The court ruled that three Iranian Banks (Markazi, Melli and Saderat) along with Syria, Iran, the Islamic Revolutionary Guard Corps and the Ministry of Information and Security are all liable for the brutal murders of Eitam and Na’ama, whose children were 9, 7, 4, and 10 months old at the time of the attack. An award of monetary damages will be determined at a later date.
The family of the Henkins originally filed a $360 million wrongful-death lawsuit against Iran and Syria in federal court in Washington. All three banks named in the lawsuit have been sanctioned for funding terrorism.
The verdict marks the second time in one week that entities bankrolling terrorism are being held publicly accountable. Federal agents recently announced charges in a first-of-its-kind attempt by Iran to kidnap a US-based human-rights activist. Brooklyn resident Masih Alinejad, an Iranian American, became a target after she used her social-media accounts to highlight Tehran’s treatment of women and its mandate requiring women to wear head scarves.
In that instance, the Iranian government unsuccessfully tried to lure Alinejad to Iran through her relatives, then paid investigators to spy in the United States.
In Alinejad’s case, a California resident has been charged with financing the scheme. Kidnapping conspiracy charges have been announced against four Iranians who remain at-large in Iran.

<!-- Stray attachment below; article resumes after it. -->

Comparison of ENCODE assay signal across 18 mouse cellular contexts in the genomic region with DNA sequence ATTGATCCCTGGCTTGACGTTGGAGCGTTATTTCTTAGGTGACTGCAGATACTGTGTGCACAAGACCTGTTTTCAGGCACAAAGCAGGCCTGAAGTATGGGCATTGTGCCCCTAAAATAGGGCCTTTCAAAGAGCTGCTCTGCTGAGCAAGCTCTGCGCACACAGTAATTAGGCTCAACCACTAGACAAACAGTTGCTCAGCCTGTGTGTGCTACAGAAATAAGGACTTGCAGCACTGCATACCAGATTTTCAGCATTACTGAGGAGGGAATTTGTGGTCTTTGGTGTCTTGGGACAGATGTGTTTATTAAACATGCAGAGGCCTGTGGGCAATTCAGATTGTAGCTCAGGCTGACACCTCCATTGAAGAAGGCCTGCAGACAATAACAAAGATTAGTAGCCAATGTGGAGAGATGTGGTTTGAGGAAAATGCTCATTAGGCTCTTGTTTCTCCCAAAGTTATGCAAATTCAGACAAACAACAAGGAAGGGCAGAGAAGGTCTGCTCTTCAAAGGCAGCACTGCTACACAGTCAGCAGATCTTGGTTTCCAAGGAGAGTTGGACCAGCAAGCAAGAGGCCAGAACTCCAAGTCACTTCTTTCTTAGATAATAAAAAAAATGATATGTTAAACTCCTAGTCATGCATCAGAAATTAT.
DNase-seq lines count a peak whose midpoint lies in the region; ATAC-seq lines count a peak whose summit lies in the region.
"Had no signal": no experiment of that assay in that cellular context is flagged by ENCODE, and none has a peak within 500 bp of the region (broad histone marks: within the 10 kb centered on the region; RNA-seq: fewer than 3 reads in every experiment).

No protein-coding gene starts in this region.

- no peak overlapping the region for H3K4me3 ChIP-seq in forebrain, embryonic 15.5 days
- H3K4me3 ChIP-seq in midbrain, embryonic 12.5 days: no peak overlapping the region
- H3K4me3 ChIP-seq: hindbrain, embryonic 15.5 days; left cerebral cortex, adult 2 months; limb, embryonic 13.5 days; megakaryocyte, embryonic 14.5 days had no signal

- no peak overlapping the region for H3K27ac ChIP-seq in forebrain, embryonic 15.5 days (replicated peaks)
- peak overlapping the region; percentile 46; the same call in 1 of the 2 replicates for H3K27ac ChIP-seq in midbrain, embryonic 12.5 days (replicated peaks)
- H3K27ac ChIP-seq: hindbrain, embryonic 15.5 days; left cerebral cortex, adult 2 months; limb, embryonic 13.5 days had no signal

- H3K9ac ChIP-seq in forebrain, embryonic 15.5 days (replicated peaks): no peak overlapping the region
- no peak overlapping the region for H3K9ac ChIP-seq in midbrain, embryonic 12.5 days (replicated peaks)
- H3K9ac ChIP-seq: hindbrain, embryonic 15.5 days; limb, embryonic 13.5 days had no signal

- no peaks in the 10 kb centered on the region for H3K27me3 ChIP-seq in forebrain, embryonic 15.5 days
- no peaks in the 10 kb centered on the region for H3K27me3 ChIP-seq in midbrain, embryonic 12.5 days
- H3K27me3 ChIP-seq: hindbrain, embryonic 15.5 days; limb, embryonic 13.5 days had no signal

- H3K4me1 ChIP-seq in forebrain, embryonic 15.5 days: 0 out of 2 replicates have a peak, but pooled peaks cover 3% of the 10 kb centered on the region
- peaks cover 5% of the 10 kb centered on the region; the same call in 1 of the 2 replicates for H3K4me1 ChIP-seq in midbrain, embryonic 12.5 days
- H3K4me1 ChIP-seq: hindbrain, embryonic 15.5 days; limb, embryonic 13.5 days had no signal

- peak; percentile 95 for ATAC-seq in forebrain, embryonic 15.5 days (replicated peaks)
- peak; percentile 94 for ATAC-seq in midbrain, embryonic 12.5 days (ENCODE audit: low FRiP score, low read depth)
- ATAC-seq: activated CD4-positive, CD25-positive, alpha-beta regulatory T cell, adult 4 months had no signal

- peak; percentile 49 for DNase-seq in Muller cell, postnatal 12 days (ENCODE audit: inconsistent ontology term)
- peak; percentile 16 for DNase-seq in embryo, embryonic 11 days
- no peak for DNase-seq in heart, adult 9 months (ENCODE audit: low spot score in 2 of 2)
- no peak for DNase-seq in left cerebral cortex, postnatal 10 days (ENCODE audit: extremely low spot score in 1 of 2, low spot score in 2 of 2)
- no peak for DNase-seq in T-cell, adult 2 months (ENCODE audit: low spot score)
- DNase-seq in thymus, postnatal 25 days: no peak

Cases that find terrorist groups such as Hamas, and also their funders and financial conduits— responsible for these heinous acts are important steps towards justice for victims of terror, but there is still a long way to go.
The court’s recent actions are a signal that you cannot kill American citizens or target them with terrorist acts without consequences.
After the 9/11 attacks, the United States significantly shifted its focus to combat terrorism. We have seen the United States not just pursue terrorist organizations but make changes in the way money is accessible to them by cutting off the flow of funding. Financing is the oxygen needed for terrorism.
That Congress has enacted numerous terrorism litigation statutes is heartening. But despite legislators’ clear intent, there have been many disappointing rulings related to financiers who are aiding and abetting terrorism that have dissuaded others from following this path. Still, this avenue must continue to be pursued.
Changes in the legislative branch in terms of sanctioning countries that support terrorism have made headway. In addition, the executive branch currently maintains lists of bad actors who have participated in state-sponsored terrorism. And now in this watershed moment, the judicial branch is joining in the fight by punishing those who transfer funds to terrorist organizations.
Halting terrorism requires following the money to its source — and then shutting the funders down. The recent court ruling in D.C. federal court should serve as a further deterrent to Iran’s terrorist funders.
Holding Iran’s central bank, Markazi, and two other banks, Melli and Saderat, which have branches around the world, accountable for Iran’s nefarious deeds bankrolling terrorists is an important first. Moving forward, our nation must continue using legal avenues to tie the hands of those with American blood on them.
Jonathan Missner is managing partner at Stein Mitchell Beato & Missner, a Washington-based international law firm that just won a historic court ruling against Iranian state sponsors of terror marking the first time that banks in Iran are being held responsible for the murder of an American citizen by a foreign terrorist organization.